The movement's the thing, as Adam and Harpham and I agree. But since the movement is indifferent to technical objections, it amounts to 'talking philosophers' talk' as opposed to doing philosophy, in any sense that Plato or Kierkegaard would acknowledge (though the young Nietzsche can still be claimed as a potential partisan, though we will try to peel him off presently.) Zizek provides us with a fictional vision - a dramatic experience - of what philosophical tremendousness would be, were one to encounter it.

The alternative is simply to claim that Zizek is an authentic visionary. That is, he has some privileged, secure access to deep metaphysical truth not vouchsafed to ordinary mortals, compelled to plod over the surface of the earth, minding our ifs. His books do not establish that he is this visionary; some spectral glimmer - some hint of impossible movement, just outside our field of vision - convinces us. Or it does not.

Obviously this is not a simple, clean opposition: fiction writers vs. authentic visionaries. You can be both, I should expect. Something more will be said about this in the second part of this post, which is here.


The concluding thought on the “movement” is an afterthought; it is not the burden of my paper—just trying to “make nice” between Zizek and academic theologians. 

Here is what I intended to be the main points of my paper:
1. Robert Jenson puts the doctrine of the Trinity into dialogue with the Kantian structure of subjectivity, but he needs to critique and change that Kantian structure in order to make the analogy work.  (What prompts him to do this is Augustine’s “psychological analogy” for the Trinity, which is in poor repute among Barthian theologians who think there should be no analogy at all.)
2. Zizek—working through his particular reading of Lacan—makes the same alterations in the theory of subjectivity that Jenson proposes, thus making the “Lacanian subject” an appropriate analogy for the Trinity.
3. The rest of the paper does some stuff on the ethics that might follow from this theory of the subject (according to Zizek), under the assumption that theologically informed readers will be able to pick up how close or how far they are from an orthodox/Trinitarian Christian practice.  (This part should have included more explicit dialogue with theology, but the fact that it didn’t is probably what made it appealling to the coordinators of the conference where I presented it.  _O felix culpa!_)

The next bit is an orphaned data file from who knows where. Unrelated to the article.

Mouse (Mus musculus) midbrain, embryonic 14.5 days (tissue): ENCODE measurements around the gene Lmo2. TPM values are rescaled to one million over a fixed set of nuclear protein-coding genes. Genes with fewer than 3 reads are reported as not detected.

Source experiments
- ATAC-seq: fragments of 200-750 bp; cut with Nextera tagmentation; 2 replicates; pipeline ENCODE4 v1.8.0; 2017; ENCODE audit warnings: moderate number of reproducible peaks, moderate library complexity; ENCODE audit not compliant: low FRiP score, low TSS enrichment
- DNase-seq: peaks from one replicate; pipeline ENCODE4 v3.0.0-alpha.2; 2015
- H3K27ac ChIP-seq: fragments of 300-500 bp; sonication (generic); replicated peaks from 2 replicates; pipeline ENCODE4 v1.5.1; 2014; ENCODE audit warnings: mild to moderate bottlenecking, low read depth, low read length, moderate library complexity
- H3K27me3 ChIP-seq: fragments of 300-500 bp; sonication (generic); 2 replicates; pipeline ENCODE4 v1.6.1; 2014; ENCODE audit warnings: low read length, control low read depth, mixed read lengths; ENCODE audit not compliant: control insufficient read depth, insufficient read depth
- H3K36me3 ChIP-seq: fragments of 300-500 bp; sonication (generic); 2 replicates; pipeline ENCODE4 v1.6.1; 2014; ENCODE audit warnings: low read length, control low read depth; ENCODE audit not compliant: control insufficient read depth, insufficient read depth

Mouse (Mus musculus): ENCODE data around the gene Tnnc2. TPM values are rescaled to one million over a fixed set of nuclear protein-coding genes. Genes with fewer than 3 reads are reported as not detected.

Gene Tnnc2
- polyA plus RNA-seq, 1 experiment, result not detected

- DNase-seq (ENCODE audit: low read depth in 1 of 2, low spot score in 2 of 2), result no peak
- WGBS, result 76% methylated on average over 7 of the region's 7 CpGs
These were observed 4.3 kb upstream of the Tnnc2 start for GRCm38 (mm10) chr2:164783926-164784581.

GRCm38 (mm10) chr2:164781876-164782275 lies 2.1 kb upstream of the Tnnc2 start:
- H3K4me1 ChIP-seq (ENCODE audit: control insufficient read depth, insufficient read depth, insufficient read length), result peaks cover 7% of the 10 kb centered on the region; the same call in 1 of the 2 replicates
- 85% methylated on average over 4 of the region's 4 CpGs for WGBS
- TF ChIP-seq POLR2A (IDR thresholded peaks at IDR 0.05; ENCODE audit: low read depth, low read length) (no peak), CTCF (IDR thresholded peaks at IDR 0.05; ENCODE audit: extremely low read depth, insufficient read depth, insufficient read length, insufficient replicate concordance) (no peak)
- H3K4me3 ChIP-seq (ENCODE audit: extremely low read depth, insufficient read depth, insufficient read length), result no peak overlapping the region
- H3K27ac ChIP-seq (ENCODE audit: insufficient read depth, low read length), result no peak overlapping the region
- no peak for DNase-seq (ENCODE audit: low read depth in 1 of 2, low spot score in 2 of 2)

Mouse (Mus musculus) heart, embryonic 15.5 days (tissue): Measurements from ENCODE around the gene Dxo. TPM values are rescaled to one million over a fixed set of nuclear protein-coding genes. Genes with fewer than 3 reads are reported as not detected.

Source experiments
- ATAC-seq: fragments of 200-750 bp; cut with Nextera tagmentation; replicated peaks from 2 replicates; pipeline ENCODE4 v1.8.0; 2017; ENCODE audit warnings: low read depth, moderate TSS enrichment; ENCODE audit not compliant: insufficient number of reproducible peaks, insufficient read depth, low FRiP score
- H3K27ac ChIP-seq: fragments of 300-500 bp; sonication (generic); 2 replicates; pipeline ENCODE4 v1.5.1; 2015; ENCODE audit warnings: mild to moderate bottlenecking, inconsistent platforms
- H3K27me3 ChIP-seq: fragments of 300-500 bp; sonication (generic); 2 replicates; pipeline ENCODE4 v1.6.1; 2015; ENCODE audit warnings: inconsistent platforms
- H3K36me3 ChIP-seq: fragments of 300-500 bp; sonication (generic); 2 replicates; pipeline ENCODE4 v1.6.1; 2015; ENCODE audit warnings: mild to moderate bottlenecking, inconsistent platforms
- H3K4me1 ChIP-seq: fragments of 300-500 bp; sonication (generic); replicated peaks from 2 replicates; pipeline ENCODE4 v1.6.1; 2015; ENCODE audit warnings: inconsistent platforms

I wasn’t just casting about looking for threes, and I certainly didn’t intend to fashion a kind of meta-trinity.  The goal—which I didn’t make clear and which I don’t blame you for not getting, since you don’t know anything about contemporary theology and probably shouldn’t—was to rehabilitate the “modern concept of the subject” by bringing the latest serious theological critique of that concept (Jenson) into dialogue with the latest philosophical development of the concept (Zizek) and showing that what (certain) theologians disliked about subjectivity, (certain) philosophers are now getting past. 

Room for dialogue, happiness and fun—you know how that goes, perhaps.  And I wanted to do this “Dialogue between Zizek and Theology” through the back door, by discussing the parts where Zizek doesn’t explicitly mention Christianity, because too often theologians are really lazy and skim philosophers for the “religious bits.”

Finally, I should point out that I don’t find the question of “3 in 1” _as such_ to be interesting at all, nor to be the most interesting thing about the doctrine of the Trinity.  What is more interesting is that ways in which each person of the Trinity relates to each other person (Son is _begotten_ by the Father; Spirit _proceeds_ from the Father and the Son [in the Western version, which I accept]—in each case, a theological technical term that denotes the different ways in which each relates to the other)—that’s what I was saying was analogous in Zizek’s account of the subject, not simply the fact that there are “three things.” And the reason I didn’t just reach for “three things” is because in the section in which Barth rejects all available analogies for the Trinity, he says that if you really interrogate them, the only analogy is the number three, which is not a very serious analogy at all, because threeness _as such_ isn’t “the thing.”